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Future of International Students in Australia Australia Student Visa 2024 Updates

Australia’s International Students: A Closer Look at Employment, Policy Shifts, and Implications

Australia’s Stance on International Students

Australia stands as a global leader in attracting international students, holding the record for the highest proportion of international students relative to its population. As of October 2023, the country issued nearly 673,000 student visas, a historic peak. This influx of international students, however, raises questions about their impact on the Australian job market and economy.





 

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Policy Shifts and Employment Challenges

A major policy revision by the Albanese government limits post-study work rights (PSWR) for international students to two or three years, a reduction from the previous four, five, and six years. Indian students, forming Australia’s second-largest and fastest-growing student group, are exempt from these new rules. This change aligns Australia’s policy with countries like Canada, the U.S., and New Zealand, all of which offer up to three years of PSWR.

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Implications of Policy Changes

These policy alterations, however, are met with concerns. Experts like Ly Tran from Deakin University warn that reducing PSWR duration may not aid international graduates in acquiring necessary job experience or addressing the skills shortages in high-skilled professions. Further, reducing the age cap for temporary graduate visas from 50 to 35 could disadvantage mature students with caregiving responsibilities.

The Reality of Employment for International Graduates

Contrary to the notion that international graduates are filling critical skills gaps, data reveals that 51% of such graduates with a bachelor’s degree are employed in low-skilled jobs within three years of graduating. Moreover, international graduates reportedly have lower employment rates, participation rates, and median earnings compared to domestic graduates.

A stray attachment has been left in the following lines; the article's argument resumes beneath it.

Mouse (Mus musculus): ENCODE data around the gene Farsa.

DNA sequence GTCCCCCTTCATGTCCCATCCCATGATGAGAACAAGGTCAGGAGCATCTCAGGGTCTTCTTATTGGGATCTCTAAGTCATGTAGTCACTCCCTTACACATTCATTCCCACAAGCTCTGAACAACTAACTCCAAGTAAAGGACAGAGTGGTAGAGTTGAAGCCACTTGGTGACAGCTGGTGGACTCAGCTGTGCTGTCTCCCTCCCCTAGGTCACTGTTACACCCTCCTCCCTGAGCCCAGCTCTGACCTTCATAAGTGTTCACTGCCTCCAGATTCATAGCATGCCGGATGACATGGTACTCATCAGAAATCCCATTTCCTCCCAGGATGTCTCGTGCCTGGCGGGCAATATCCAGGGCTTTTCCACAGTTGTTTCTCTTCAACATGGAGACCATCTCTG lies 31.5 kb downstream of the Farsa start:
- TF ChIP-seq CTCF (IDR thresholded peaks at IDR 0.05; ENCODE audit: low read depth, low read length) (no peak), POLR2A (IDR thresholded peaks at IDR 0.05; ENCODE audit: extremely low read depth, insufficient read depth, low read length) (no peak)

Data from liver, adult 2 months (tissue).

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Long-term Consequences and Recommendations

This situation contributes to a broader issue in Australia: a growing underclass of low-paid, low-skilled migrant workers, exacerbated by the international education sector’s current trajectory. The recent migration accords with India, offering extended work rights and recognizing Indian qualifications, may continue to attract a high volume of lower-skilled workers.

To avoid perpetuating these issues, experts suggest prioritizing quality over quantity in international education. This involves raising entry standards and breaking the direct link between studying, working, and permanent residency in Australia. By focusing on attracting genuinely skilled and qualified students, Australia could mitigate the challenges of youth unemployment, wage exploitation, and overburdened infrastructure, which are partly attributed to the current approach to international education.

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Summary:

Australia’s recent policy shifts regarding international students reflect a balancing act between maintaining its attractiveness as a global education destination and addressing domestic labor market needs. However, the emphasis on volume over quality in international student admissions has led to significant employment challenges and societal impacts. It underscores the need for a strategic revaluation of immigration and education policies to foster a more sustainable and beneficial system for both international students and the Australian economy.

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